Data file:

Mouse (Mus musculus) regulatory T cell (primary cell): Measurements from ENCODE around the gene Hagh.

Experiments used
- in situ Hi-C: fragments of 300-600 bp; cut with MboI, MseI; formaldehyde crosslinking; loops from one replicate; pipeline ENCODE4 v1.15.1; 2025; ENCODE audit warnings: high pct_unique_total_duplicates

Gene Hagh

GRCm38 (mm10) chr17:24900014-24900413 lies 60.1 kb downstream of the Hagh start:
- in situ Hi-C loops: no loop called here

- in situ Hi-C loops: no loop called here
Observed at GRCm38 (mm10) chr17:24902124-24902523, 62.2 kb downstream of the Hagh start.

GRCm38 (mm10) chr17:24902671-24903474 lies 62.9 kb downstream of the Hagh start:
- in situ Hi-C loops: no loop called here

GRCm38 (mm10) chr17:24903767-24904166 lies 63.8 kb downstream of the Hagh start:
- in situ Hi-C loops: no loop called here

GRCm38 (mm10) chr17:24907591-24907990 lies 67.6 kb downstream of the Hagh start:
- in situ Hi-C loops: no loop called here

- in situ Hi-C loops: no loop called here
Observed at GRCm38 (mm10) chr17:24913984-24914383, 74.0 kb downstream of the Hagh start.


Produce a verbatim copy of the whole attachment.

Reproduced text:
Mouse (Mus musculus) regulatory T cell (primary cell): Measurements from ENCODE around the gene Hagh.

Experiments used
- in situ Hi-C: fragments of 300-600 bp; cut with MboI, MseI; formaldehyde crosslinking; loops from one replicate; pipeline ENCODE4 v1.15.1; 2025; ENCODE audit warnings: high pct_unique_total_duplicates

Gene Hagh

GRCm38 (mm10) chr17:24900014-24900413 lies 60.1 kb downstream of the Hagh start:
- in situ Hi-C loops: no loop called here

- in situ Hi-C loops: no loop called here
Observed at GRCm38 (mm10) chr17:24902124-24902523, 62.2 kb downstream of the Hagh start.

GRCm38 (mm10) chr17:24902671-24903474 lies 62.9 kb downstream of the Hagh start:
- in situ Hi-C loops: no loop called here

GRCm38 (mm10) chr17:24903767-24904166 lies 63.8 kb downstream of the Hagh start:
- in situ Hi-C loops: no loop called here

GRCm38 (mm10) chr17:24907591-24907990 lies 67.6 kb downstream of the Hagh start:
- in situ Hi-C loops: no loop called here

- in situ Hi-C loops: no loop called here
Observed at GRCm38 (mm10) chr17:24913984-24914383, 74.0 kb downstream of the Hagh start.